Employer's liability; defenses; when not available.
If an employer, as defined in section 48-106, does not carry a policy of workers' compensation insurance nor qualify as a self-insurer or, in the case of an employer who is a lessor of one or more commercial motor vehicles leased to a self-insured motor carrier, is not a party to an effective agreement pursuant to section 48-115.02, he or she loses the right to interpose the three defenses mentioned in section 48-102 in any action brought against him or her for personal injury or death of an employee.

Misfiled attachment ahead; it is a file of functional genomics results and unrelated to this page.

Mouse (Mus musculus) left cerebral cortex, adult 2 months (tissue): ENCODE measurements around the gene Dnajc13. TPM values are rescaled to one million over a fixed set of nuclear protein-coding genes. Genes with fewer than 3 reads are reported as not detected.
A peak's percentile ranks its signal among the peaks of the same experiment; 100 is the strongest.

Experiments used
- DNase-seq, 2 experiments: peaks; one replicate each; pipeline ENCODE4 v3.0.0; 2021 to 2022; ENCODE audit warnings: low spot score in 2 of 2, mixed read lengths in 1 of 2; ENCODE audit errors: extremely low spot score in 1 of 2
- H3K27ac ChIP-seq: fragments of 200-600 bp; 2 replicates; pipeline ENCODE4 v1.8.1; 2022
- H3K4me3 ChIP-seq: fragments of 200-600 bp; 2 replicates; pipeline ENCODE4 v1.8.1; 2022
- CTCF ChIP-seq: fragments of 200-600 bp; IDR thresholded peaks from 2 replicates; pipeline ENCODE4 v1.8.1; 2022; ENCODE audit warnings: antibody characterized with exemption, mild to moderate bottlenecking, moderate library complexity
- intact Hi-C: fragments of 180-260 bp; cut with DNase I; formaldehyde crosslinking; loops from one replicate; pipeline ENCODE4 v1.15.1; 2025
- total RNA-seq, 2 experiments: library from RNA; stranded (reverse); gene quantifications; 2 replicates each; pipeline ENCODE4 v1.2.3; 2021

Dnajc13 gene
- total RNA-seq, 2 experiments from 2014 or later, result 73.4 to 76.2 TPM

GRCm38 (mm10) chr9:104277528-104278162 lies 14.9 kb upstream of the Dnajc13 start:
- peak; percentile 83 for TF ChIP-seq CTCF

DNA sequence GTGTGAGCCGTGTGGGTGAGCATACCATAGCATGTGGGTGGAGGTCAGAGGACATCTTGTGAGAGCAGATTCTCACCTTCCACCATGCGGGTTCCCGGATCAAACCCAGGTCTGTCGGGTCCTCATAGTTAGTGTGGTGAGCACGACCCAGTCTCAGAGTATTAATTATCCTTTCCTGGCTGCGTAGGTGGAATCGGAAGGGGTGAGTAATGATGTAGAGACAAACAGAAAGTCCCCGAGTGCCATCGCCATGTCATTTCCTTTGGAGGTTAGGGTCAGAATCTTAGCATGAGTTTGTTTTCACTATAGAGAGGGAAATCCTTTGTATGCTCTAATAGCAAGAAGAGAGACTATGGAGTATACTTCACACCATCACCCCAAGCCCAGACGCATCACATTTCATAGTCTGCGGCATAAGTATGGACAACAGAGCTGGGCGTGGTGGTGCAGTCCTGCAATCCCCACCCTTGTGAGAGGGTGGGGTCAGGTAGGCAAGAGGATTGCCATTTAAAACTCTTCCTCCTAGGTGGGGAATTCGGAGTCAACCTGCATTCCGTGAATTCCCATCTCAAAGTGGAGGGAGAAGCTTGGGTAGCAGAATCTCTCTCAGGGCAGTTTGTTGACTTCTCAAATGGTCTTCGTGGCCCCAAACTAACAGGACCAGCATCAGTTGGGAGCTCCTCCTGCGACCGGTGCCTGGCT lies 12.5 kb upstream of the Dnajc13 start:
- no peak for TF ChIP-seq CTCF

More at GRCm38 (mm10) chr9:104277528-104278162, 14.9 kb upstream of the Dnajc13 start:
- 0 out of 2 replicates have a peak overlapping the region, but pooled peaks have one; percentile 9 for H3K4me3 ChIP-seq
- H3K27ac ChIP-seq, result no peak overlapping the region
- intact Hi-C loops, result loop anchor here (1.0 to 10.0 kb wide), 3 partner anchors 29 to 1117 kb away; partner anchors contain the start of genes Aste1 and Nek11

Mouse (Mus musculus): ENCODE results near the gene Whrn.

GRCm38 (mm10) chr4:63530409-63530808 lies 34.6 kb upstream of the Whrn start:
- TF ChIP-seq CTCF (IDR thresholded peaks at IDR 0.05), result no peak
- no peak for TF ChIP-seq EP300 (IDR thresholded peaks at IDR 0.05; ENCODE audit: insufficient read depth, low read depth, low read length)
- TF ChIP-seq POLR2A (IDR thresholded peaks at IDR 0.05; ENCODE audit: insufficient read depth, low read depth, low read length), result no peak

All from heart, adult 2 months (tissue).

Source:Laws 1913, c. 198, § 3, p. 579; R.S.1913, § 3644; C.S.1922, § 3026; C.S.1929, § 48-103; R.S.1943, § 48-103; Laws 1971, LB 572, § 3; Laws 1986, LB 811, § 25; Laws 1997, LB 474, § 1.
Under this section, when an employer fails to carry workers' compensation insurance or an acceptable alternative and an injured employee elects to seek damages in a common-law action, the employer "loses the right to interpose" contributory negligence (unless the employee was intoxicated or willfully negligent), the fellow-servant rule, and assumption of the risk as defenses in the action. Estate of Coe v. Willmes Trucking, 268 Neb. 880, 689 N.W.2d 318 (2004).